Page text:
Alabama Music Hall Of Fame
It’s no secret that music is a deeply ingrained element of the Billy Reid lifestyle. It’s a core part of our annual Shindig celebration in The Shoals, Alabama, as well as our Austin Shindig and pretty much every store event and gathering. Many followers of the brand know about FAME Studios in Muscle Shoals, the Muscle Shoals Sound Studio and the documentary, Muscle Shoals, which helped bring the musical heritage of the area to recent national attention. But there’s another entity devoted to celebrating Alabama music that we hold close to our hearts. It’s the Alabama Music Hall of Fame in Tuscumbia, Alabama, one of the four towns that make up The Shoals.
The Journal talked with AMHOF’s Board of Directors member Judy Hood about the Hall’s history and dedication to preserving and celebrating Alabama natives who’ve contributed to the state’s rich musical traditions. “People are blown away by the diversity of the music that comes from Alabama,” Hood says. “The museum represents classical, opera, rock and roll, rhythm and blues, bluegrass, gospel, blues and country. We get visitors from all over the world, and I think our international visitors are particularly impressed by that. You just don’t associate Alabama with opera or classical, but when you walk into the Hall of Fame, what you’re seeing is a body of work that was produced by Alabama.”
Last year, as part of Shindig No. 8, the AMHOF hosted several of our guests, including CFDA jewelry designer Pamela Love and Tony Award-winning actor Alex Sharp for dinner and a tour of the museum. “Billy has always been a great advocate for music in general, and particularly in the Shoals area,” Hood says. “He’s such an important part of everything that’s happening here musically.”
“It’s the folks behind the scenes are the most important people,” she says. “The team is led by Dixie Griffin, the heart and soul of the Alabama Music Hall of Fame. She’s making some really great things happen out there. Lee Sentell (Alabama State Tourism Director and treasurer for the Hall of Fame Board) has been extremely supportive of the Hall of Fame, because he sees that it is a very important component of Alabama's tourism mix, particularly where music is concerned.”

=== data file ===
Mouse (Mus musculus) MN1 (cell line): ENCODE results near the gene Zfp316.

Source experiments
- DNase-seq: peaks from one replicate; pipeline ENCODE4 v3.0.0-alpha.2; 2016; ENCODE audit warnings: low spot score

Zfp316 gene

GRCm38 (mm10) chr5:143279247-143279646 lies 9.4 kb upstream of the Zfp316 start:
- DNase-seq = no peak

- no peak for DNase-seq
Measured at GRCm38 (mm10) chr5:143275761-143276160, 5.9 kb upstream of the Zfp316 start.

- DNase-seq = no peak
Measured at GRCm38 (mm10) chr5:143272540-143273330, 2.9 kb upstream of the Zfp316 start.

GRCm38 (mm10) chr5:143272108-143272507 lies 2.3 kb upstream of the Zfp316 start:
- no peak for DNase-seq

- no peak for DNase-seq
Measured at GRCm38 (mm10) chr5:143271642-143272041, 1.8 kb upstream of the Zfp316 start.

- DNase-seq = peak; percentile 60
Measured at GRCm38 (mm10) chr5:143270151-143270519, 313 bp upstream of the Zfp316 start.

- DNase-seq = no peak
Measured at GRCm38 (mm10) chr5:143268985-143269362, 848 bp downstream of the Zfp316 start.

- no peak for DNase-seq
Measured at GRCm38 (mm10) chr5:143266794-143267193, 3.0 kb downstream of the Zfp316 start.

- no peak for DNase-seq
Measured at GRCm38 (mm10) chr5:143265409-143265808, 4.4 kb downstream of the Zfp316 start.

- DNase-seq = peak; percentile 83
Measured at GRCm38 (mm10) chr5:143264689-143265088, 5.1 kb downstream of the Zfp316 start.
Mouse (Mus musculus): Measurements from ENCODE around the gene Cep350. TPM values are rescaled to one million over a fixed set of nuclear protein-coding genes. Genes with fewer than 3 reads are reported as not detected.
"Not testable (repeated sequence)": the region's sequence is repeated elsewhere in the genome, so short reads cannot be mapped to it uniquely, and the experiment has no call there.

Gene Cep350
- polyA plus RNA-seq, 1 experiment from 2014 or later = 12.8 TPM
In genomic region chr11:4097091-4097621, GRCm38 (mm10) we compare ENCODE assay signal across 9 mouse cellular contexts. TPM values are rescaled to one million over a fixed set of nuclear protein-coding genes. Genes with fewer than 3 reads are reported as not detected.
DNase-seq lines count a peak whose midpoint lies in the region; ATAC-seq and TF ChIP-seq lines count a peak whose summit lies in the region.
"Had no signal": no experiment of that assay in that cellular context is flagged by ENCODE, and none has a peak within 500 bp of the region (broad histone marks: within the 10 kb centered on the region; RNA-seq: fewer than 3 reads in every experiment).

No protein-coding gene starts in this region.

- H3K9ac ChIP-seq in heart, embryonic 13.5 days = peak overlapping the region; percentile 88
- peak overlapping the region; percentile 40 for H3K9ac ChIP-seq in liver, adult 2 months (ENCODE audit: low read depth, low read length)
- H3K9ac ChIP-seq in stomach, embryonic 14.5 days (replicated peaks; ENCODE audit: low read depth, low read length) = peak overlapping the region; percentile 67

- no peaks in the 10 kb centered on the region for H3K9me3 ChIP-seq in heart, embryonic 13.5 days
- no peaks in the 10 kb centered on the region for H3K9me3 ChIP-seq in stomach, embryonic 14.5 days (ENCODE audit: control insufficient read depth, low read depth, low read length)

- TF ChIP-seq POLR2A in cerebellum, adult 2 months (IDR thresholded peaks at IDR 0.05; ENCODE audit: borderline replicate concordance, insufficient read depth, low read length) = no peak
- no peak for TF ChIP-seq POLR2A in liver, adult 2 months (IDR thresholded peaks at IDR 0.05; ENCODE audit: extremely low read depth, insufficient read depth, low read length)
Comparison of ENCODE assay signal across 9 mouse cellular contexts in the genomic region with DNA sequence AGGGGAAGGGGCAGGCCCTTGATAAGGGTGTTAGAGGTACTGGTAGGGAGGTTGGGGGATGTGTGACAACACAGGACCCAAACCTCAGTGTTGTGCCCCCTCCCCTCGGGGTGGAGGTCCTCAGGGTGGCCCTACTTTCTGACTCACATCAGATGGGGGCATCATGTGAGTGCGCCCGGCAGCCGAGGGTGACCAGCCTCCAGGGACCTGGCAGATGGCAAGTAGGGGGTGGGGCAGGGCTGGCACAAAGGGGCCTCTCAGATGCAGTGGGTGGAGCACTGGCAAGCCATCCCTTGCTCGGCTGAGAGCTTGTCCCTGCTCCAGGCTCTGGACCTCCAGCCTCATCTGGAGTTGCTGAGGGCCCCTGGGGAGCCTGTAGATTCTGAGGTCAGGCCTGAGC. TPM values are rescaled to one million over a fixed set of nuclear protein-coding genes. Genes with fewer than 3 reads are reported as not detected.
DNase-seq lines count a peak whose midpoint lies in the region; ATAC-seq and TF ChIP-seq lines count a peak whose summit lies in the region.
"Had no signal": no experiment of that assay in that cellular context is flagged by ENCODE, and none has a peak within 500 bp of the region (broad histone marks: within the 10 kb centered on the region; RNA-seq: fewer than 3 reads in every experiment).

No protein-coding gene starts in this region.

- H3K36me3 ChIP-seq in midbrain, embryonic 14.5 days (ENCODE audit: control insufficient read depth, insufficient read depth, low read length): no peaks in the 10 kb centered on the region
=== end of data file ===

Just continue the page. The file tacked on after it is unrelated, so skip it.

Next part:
The museum features permanent exhibits including the band Alabama’s Southern Star tour bus, which visitors can climb aboard, and original costumes and memorabilia from the Commodores, Hank Williams, Nat King Cole, Emmy Lou Harris, Donna Godchaux, Lionel Richie and more. One eye-catching installation is the Solid Gold Country Music Car, a 1960 Pontiac convertible adorned with more than 500 silver dollars and 12 silver guns. A pair of Texas Longhorns mount the vehicle’s hood. A popular feature of the museum is a small recording studio. “It’s Karaoke on steroids,” Hood jokes. Participants can choose from a selection of well known Alabama native song lyrics, sing their hearts out into the mic, and take home a CD recording of their performance.
“My favorite things are the song lyrics that we have on display,” Hood says. “The original documents are handwritten and show where someone crossed out a line. Some of them on the back of napkins or just a piece of notebook paper.”
A recent exhibit that is still on display, is an homage to Alabama Grammy Award winners, and upcoming events include an exhibit on Alabama Hip Hop and the annual AMHOF fundraiser and Hall of Fame inductee ceremony.
“Music should be fun and interactive,” Hood says. “We wish we had a gazillion dollars, just like all non-profits, because there's so much more we would love to have in the Hall of Fame, to expand it, to have a performance venue, but we're real excited with what we have. When people come in and see it with fresh eyes, it always reaffirms our notion that we've got something extremely special here.”
A special thank you to the Alabama Music Hall of Fame and Alabama Tourism for all they do for the community and their ongoing partnership supporting Shindig.
Designer Pamela Love and actor Alex Sharp sit in the Solid Gold Country Music car at the Alabama Music Hall of Fame during Shindig No. 8. Photo by Sam Dietch